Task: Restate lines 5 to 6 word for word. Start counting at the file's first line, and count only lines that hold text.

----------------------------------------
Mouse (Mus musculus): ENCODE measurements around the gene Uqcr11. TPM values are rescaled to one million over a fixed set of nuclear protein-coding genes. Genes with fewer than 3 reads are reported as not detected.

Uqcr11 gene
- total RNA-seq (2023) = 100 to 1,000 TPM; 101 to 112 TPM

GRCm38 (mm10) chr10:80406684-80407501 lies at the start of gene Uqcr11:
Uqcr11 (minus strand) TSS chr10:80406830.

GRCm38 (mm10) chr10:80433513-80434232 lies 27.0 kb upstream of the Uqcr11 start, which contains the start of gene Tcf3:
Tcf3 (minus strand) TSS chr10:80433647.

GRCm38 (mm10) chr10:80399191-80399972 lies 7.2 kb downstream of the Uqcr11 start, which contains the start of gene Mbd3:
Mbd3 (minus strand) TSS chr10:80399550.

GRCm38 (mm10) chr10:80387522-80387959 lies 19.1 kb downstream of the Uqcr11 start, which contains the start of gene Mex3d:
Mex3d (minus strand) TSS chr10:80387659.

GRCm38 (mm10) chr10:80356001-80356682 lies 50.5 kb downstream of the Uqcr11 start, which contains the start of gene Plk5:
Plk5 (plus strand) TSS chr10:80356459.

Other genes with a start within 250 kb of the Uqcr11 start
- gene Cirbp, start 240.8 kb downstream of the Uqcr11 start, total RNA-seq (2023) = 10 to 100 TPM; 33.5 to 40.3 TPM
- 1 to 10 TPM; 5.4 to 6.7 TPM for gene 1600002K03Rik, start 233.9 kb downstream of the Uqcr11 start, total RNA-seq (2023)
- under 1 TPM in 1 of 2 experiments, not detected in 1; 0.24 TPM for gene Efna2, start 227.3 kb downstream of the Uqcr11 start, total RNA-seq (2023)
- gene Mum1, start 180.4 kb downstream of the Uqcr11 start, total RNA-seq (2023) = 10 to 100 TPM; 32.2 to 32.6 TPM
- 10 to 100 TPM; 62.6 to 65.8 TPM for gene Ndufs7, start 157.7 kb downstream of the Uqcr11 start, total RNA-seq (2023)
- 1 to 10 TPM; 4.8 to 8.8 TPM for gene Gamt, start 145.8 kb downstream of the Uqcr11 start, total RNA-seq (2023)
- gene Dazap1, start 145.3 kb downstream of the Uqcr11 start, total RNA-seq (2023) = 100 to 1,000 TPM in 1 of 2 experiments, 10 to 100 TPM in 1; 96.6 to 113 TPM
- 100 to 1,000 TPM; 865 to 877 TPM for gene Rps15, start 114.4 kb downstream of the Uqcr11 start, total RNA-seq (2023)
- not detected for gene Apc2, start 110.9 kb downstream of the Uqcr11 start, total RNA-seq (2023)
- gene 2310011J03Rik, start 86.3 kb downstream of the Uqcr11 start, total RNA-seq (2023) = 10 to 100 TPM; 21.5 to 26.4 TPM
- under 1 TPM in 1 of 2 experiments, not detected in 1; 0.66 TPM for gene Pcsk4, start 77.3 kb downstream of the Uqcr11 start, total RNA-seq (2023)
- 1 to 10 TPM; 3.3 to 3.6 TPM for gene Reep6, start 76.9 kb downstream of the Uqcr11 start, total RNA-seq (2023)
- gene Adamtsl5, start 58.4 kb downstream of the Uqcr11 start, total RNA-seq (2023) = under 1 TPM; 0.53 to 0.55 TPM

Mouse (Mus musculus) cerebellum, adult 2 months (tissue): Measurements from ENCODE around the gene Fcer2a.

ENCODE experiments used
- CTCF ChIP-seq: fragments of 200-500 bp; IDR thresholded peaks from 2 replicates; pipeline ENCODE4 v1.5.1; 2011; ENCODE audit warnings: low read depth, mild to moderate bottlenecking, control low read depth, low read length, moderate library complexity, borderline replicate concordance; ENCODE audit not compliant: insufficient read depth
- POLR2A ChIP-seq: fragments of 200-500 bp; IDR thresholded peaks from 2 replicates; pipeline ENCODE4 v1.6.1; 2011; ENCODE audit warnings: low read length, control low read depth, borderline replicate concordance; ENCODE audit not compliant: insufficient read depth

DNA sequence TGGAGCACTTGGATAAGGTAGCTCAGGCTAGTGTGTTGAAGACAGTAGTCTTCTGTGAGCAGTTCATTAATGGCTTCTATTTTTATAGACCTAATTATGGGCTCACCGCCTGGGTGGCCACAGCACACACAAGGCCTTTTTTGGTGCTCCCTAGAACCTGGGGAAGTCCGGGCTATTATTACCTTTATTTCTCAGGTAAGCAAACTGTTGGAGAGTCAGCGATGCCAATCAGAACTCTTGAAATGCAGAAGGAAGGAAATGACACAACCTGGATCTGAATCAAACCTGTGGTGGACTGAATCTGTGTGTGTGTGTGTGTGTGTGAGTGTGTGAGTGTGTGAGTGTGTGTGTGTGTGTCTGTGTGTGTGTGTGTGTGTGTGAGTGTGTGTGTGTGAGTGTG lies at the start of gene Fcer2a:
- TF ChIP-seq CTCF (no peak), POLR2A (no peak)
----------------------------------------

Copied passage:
Uqcr11 (minus strand) TSS chr10:80406830.

GRCm38 (mm10) chr10:80433513-80434232 lies 27.0 kb upstream of the Uqcr11 start, which contains the start of gene Tcf3: